The Evolution of Terminology: From "Colored People" to "People of Color

Alexander Wright

Updated Sunday, March 3, 2024 at 10:55 AM CDT

The Evolution of Terminology: From "Colored People" to "People of Color

Understanding the Shift in Language and its Impact on Identity

In the late 80s or early 90s, a new term emerged in an attempt to contrast with the term "white" - "people of color." This shift in terminology aimed to emphasize the individuality and diversity of non-white individuals. However, it is important to understand the historical context and the reasons why certain terms, like "colored people," are considered offensive.

During the Jim Crow era in the United States and the Apartheid regime in South Africa, the term "colored people" was used to segregate and discriminate against non-white individuals. This historical baggage has led to its classification as an offensive term. In contrast, "people of color" puts the person first and acknowledges that their identity is not solely defined by the color of their skin.

Similarly, the use of "people with disabilities" instead of "disabled people" follows the same principle of putting the person first. This approach respects individuals as unique individuals and avoids defining them solely by their disabilities. Language plays a significant role in shaping our perceptions and attitudes, as we acquire language features from those we spend time around and admire. Therefore, it is crucial to consider the impact of our words and strive to sound inclusive and respectful.

The offensiveness of a word or phrase is not solely determined by its etymology or morphology. It is also influenced by how it is used, by whom, and for what purpose. Neologisms, or newly coined words or phrases, can either become dated embarrassments or be fully absorbed as standard language. The acceptance and understanding of terminology evolve over time, reflecting the changing values and perspectives of society.

There is an ongoing debate about the need for terms like "people of color" and whether they are truly inclusive or exclusive. Some argue that the term "African American" is politically correct but not applicable to all black people, as not all of them directly descend from Africa. In addressing ethnic minorities in a specific country or area, the focus should be on using terms like "ethnic minorities" rather than getting caught up in debates about the most politically correct label or which ethnicities to include or exclude.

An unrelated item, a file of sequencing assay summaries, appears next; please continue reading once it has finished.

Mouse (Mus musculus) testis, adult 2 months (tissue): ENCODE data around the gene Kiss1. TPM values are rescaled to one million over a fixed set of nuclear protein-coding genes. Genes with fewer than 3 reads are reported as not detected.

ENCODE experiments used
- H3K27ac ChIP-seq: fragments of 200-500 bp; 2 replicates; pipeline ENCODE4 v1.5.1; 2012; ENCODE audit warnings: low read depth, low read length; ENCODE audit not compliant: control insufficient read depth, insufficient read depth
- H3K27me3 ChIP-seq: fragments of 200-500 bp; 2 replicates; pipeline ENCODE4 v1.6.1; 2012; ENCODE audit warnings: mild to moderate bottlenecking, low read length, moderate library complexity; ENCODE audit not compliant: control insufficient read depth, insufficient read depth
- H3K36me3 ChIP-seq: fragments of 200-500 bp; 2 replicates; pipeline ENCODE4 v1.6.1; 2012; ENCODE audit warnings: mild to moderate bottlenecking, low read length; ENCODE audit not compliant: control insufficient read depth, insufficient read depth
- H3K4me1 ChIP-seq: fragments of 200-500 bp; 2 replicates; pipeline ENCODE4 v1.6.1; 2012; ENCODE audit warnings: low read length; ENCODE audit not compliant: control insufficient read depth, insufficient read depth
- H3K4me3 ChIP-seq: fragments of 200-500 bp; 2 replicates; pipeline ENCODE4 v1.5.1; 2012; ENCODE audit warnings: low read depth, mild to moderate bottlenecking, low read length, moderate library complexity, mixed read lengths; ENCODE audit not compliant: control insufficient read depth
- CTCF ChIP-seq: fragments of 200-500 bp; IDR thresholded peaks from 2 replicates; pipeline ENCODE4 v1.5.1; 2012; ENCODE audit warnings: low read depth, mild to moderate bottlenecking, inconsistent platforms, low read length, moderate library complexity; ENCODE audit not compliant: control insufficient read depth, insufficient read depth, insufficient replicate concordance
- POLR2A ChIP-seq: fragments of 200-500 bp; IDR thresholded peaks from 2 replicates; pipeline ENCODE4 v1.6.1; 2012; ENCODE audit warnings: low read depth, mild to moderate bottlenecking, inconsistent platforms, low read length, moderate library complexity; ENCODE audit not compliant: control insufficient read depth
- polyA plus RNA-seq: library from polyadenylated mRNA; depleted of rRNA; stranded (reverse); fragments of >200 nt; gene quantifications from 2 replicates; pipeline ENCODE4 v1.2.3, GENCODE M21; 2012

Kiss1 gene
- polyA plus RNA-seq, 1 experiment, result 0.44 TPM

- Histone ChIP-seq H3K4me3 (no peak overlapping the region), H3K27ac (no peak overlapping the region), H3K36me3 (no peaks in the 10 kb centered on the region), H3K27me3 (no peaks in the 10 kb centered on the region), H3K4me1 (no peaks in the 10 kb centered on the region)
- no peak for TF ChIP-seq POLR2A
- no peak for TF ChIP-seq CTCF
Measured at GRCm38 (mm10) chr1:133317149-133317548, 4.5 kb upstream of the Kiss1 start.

The offensiveness of a word or phrase is often tied to the times and places it was used, as well as the historical baggage associated with it. The term "people of color" emerged as an earnest attempt to introduce a new, more inclusive term. Whether this term will age well or become deprecated remains to be seen, as language is constantly evolving.

It is essential to recognize that the concept of being offended by certain terms or phrases is subjective and can vary from person to person. The choice of terminology should prioritize respecting individuals as unique individuals rather than focusing on their classification. Over time, the perception of what is considered offensive or politically correct can change, leading to shifts in terminology.

The evolution of terminology from "colored people" to "people of color" reflects a broader societal shift towards emphasizing individuality and diversity. The focus should be on addressing ethnic minorities in a specific country or area, rather than getting caught up in debates about the most politically correct label. The term "people of color" is not meant to exclude white people but rather to highlight the experiences and perspectives of non-white individuals. As language continues to evolve, it is crucial to use terminology that promotes inclusivity and respect.

Noticed an error or an aspect of this article that requires correction? Please provide the article link and reach out to us. We appreciate your feedback and will address the issue promptly.

Check out our latest stories